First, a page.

# Shouldn't the average search time for a linked list be O(N/2)?

I keep seeing the search time for linked lists listed as O(N) but if you have 100 elements in a list aren't you on average only comparing against 50 of them before you've found a match?

So is O(N/2) being rounded to O(N) or am I just wrong in thinking it's N/2 on average for a linked list lookup?

Thanks!

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There are no constants in big O notation. – Chris Hayes Dec 27 '13 at 0:20
That simplifies things greatly thanks :) – advocate Dec 27 '13 at 0:30
You also have to take into account the time required to find that there is no match. That requires comparing every item. – Jim Mischel Dec 27 '13 at 14:13
That's something you'd consider during design right? You wouldn't want to use a linked list for something where a search will frequently return back false. – advocate Dec 27 '13 at 22:14

The thing is, the order is really only talking about how the time increases as n increases.

So `O(N)` means that you have linear growth. If you double `N` then the time taken also doubles. `N/2` and `N` both have the same growth behaviour so in terms of Order they are identical.

Functions like `log(N)`, and `N^2` on the other hand have non-linear growth, `N^2` for example means that if you double `N` the time taken increases 4 times.

It is all about ratios. If something on average takes 1 minute for 1 item will it on average take 2 minutes or 4 minutes for 2 items? O(N) will be 2 minutes, O(N^2) will take 4 minutes. If the original took 1 second then O(N) will take 2 seconds, O(N^2) 4 seconds.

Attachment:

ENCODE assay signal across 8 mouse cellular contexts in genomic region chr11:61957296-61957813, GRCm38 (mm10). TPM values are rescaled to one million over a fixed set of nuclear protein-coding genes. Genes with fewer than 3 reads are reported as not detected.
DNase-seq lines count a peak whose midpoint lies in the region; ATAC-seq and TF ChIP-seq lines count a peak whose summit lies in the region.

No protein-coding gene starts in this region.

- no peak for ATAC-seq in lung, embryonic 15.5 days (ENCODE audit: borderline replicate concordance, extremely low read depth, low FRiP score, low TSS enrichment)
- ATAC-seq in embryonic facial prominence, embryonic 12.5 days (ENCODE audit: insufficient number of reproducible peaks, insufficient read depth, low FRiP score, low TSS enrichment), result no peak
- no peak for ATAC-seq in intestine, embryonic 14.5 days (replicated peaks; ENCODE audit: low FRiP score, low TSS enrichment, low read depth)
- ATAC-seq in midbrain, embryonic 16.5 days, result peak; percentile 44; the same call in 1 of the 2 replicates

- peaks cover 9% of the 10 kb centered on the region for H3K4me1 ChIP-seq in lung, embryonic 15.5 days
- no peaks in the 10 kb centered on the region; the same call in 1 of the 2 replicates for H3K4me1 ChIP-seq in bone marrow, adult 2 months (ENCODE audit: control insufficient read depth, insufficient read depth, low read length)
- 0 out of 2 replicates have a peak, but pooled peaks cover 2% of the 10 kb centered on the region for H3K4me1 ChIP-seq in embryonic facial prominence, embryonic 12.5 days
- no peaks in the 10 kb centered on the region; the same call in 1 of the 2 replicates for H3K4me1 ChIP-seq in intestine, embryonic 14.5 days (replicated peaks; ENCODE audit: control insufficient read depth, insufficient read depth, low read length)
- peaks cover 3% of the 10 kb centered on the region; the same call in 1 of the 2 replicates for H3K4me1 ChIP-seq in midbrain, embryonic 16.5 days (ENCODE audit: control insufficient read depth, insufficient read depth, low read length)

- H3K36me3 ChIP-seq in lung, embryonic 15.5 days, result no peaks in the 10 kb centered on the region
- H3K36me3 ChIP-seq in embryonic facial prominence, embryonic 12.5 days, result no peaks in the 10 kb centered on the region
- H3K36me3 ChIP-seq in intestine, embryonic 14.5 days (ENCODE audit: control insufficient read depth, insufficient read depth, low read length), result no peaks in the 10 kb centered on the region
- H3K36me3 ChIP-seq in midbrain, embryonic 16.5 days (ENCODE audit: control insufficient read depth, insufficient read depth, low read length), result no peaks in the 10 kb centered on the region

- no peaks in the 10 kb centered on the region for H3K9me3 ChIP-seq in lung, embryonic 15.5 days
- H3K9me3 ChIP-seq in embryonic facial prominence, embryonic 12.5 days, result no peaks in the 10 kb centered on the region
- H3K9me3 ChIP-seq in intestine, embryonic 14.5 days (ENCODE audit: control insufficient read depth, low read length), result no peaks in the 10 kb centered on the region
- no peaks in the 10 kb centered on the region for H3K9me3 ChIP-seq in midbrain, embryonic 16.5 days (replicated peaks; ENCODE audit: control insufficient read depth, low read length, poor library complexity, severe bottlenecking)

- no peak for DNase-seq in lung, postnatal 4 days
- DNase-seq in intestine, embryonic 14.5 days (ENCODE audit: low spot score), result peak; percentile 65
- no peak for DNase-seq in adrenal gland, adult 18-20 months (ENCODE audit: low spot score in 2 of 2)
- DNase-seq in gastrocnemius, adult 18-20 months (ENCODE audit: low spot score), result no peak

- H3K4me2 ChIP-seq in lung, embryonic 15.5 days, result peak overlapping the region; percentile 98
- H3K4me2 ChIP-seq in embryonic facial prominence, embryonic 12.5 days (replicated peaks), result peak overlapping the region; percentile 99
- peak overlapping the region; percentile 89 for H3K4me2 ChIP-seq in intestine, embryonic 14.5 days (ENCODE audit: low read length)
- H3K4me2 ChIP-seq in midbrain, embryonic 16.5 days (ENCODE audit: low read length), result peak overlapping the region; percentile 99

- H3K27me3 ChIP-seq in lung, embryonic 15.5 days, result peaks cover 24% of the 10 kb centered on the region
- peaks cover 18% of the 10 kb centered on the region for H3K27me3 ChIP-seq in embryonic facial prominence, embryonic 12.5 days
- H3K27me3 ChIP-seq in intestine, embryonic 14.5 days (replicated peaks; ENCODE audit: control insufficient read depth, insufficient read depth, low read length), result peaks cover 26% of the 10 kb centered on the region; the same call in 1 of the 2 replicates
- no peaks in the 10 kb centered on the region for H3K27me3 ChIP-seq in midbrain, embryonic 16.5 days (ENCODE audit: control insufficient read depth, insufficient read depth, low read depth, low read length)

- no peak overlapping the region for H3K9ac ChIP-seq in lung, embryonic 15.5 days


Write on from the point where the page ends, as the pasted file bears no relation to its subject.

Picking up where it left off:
The algorithm that takes 1 minute and the algorithm that takes 1 second are both O(N)!

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Thanks I do seem to remember somewhere in the back of my head about O notation being about upper bounds and growth rate. So it's important to distinguish when talking about run times vs. big O notation run times. Thanks! – advocate Dec 27 '13 at 0:26
It's more than that, see the edit :) – Tim B Dec 27 '13 at 0:30
To nitpick, f(N) in O(N) doesn't mean linear growth. It means it's eventually bounded by kN for some k. log(N) is O(N), and so is N + log(N), and so is N + cos(N), none of which have linear growth, – Paul Hankin Dec 27 '13 at 9:39
I can agree that N+cos(N) is since actually it is linear growth in the grand scheme of things (cos(N) always has a value from 0 to 1 so can be removed). N+log(N) on the other hand though surely is O(N+Log(N)), not O(N)? – Tim B Dec 27 '13 at 16:40

The other answers make the main points required for the answer, but there's a detail I'd like to add: If it's not explicitly stated, complexity statements typically discuss the worst case behaviour, rather than the average, simply because analysing the worst case behaviour is frequently a lot easier than the average behaviour. So if I say, without any additional qualifications, search in a linked list is O(N), then I'm admittedly being sloppy, but I would be talking about the worst case of search in a linked list taking a number of steps linear in N.

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The O means something. The average number of elements that need to be traversed, to find something in a linked list is N/2. N/2 = O(N).

Note that saying search in linked list on average takes n/2 operations is wrong as operation is not defined. I could argue that for each node you need to read it's value, compare it to what you are searching for and then read the pointer to next node, and thus that the algorithm performs 3N/2 operations on average. Using O notation allows us to avoid such insignificant details.

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So one of those other notations should be used then right? – advocate Dec 27 '13 at 0:23
@advocate, if you want to convey the fact that, on average, only half of the list will be read, O notation will not help you. – Karolis Juodelė Dec 27 '13 at 0:29